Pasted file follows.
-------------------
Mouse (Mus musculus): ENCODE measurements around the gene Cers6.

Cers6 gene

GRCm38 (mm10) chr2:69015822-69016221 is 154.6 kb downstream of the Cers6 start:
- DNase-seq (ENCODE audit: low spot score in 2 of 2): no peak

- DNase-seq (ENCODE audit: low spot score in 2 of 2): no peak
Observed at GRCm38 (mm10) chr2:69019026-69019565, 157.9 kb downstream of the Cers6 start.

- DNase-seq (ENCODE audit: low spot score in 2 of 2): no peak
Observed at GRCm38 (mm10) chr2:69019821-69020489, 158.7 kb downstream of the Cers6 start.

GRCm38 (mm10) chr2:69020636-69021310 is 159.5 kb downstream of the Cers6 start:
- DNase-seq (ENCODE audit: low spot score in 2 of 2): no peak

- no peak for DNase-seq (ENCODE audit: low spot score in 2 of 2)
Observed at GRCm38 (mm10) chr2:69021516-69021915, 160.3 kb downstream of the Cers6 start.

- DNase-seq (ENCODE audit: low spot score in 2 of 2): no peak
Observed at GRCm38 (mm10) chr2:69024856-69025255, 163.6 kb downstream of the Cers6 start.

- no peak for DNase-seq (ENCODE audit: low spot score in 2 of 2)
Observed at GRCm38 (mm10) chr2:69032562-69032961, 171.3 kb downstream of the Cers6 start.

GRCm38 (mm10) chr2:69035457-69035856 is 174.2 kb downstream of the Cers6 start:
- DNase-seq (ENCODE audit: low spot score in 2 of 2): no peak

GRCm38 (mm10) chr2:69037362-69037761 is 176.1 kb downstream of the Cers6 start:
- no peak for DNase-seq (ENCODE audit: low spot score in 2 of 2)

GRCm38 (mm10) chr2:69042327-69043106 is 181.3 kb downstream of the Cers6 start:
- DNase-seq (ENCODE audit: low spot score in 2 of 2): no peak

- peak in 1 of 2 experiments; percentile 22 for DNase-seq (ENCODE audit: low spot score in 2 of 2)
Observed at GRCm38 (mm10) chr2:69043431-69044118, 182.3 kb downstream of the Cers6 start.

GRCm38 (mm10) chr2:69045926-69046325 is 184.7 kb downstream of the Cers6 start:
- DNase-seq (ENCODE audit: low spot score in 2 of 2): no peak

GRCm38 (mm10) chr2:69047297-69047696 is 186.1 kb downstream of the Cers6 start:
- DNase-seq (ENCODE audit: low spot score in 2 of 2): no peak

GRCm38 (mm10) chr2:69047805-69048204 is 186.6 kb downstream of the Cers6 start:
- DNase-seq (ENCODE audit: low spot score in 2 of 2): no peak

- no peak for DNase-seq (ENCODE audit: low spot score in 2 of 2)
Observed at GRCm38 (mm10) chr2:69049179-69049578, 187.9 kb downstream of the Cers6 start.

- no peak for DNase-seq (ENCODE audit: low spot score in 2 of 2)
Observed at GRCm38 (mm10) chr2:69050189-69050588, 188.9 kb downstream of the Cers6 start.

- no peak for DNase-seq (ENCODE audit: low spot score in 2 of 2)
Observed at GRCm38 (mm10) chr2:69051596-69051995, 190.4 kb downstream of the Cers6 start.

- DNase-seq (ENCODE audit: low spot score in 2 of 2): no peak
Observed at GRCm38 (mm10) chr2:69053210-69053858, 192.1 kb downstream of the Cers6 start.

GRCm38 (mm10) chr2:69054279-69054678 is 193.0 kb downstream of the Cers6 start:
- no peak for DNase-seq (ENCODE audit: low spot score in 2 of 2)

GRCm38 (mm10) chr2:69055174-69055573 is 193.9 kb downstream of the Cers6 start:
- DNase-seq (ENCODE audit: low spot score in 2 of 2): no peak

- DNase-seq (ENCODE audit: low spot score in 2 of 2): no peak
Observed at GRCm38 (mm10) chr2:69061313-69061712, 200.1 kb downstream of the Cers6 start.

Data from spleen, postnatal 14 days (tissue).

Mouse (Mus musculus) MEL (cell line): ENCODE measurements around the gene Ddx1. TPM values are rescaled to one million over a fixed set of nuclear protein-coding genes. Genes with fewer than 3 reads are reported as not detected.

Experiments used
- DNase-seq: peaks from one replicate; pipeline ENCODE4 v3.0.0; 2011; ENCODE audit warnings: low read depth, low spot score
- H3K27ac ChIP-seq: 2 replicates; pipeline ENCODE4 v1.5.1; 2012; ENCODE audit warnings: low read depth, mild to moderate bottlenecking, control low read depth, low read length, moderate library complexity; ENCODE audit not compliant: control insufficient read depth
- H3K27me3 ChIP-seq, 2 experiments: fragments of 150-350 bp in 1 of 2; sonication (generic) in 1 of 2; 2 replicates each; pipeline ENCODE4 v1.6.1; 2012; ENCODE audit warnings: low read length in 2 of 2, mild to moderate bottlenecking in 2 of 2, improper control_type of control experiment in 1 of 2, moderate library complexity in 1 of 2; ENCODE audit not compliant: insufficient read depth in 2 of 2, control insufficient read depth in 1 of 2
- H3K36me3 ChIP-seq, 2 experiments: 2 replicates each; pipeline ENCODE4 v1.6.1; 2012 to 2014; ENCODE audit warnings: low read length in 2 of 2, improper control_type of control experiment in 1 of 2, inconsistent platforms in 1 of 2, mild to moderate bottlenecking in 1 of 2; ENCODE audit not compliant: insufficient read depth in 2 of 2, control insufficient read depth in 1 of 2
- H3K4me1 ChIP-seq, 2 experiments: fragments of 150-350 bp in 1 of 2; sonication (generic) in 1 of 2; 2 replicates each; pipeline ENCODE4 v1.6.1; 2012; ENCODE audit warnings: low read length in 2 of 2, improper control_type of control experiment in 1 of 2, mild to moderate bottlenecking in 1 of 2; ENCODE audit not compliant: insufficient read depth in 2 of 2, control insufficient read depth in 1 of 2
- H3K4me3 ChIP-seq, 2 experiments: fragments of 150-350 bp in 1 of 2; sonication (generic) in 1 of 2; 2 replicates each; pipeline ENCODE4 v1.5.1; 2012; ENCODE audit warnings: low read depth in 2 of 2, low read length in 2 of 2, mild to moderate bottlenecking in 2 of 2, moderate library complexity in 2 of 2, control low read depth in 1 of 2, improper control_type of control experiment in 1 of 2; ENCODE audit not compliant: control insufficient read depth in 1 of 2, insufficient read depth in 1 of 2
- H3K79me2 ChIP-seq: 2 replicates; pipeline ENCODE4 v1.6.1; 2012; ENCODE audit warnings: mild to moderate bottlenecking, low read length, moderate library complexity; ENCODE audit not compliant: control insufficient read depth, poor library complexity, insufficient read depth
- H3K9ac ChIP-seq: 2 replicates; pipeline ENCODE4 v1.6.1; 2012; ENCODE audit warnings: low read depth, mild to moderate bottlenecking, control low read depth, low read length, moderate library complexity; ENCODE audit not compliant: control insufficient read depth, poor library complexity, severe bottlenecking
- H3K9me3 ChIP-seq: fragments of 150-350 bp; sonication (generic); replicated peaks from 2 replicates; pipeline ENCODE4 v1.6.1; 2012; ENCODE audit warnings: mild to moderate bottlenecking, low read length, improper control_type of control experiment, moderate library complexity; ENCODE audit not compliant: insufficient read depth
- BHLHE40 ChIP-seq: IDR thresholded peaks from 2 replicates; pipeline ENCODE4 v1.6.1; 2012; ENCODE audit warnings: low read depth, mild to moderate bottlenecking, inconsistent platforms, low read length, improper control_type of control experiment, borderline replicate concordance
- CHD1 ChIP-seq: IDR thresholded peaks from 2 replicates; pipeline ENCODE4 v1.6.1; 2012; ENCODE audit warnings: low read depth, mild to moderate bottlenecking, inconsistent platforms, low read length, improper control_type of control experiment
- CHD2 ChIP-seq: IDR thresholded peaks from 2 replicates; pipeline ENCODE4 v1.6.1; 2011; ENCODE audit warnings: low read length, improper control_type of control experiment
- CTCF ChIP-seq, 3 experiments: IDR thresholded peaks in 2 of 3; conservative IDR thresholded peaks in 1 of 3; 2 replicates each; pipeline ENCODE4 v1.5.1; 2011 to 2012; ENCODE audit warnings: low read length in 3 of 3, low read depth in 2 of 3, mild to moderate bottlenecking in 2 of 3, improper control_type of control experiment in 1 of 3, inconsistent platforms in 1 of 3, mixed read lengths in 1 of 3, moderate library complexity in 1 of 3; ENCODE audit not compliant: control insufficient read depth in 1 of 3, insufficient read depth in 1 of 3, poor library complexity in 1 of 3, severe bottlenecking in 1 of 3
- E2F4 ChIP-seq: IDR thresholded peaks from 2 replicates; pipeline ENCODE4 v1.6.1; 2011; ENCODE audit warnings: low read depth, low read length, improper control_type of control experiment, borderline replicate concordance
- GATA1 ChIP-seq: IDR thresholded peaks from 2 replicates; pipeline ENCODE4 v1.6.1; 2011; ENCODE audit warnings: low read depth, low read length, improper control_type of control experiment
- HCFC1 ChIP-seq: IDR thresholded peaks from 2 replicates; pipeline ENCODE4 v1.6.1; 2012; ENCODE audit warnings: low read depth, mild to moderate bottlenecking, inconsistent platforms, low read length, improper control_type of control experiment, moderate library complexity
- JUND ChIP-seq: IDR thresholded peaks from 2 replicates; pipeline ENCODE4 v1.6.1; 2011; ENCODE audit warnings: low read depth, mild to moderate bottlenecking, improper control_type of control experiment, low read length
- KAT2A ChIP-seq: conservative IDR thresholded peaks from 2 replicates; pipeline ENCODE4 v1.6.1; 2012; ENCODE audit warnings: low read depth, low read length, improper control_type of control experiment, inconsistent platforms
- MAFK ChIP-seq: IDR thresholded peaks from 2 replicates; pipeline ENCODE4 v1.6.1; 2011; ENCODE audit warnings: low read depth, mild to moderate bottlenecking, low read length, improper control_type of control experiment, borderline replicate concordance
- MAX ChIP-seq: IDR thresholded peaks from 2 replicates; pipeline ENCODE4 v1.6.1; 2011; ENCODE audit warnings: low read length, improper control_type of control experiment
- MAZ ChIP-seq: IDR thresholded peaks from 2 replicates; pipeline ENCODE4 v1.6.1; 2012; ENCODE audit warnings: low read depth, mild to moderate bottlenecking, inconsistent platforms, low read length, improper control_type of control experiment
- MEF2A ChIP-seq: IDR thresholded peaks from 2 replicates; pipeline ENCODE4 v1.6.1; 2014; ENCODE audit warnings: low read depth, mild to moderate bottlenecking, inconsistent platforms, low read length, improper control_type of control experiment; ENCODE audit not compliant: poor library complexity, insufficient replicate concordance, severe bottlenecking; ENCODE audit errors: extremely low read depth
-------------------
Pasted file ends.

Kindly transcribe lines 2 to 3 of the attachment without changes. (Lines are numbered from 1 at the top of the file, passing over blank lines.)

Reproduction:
Cers6 gene

GRCm38 (mm10) chr2:69015822-69016221 is 154.6 kb downstream of the Cers6 start: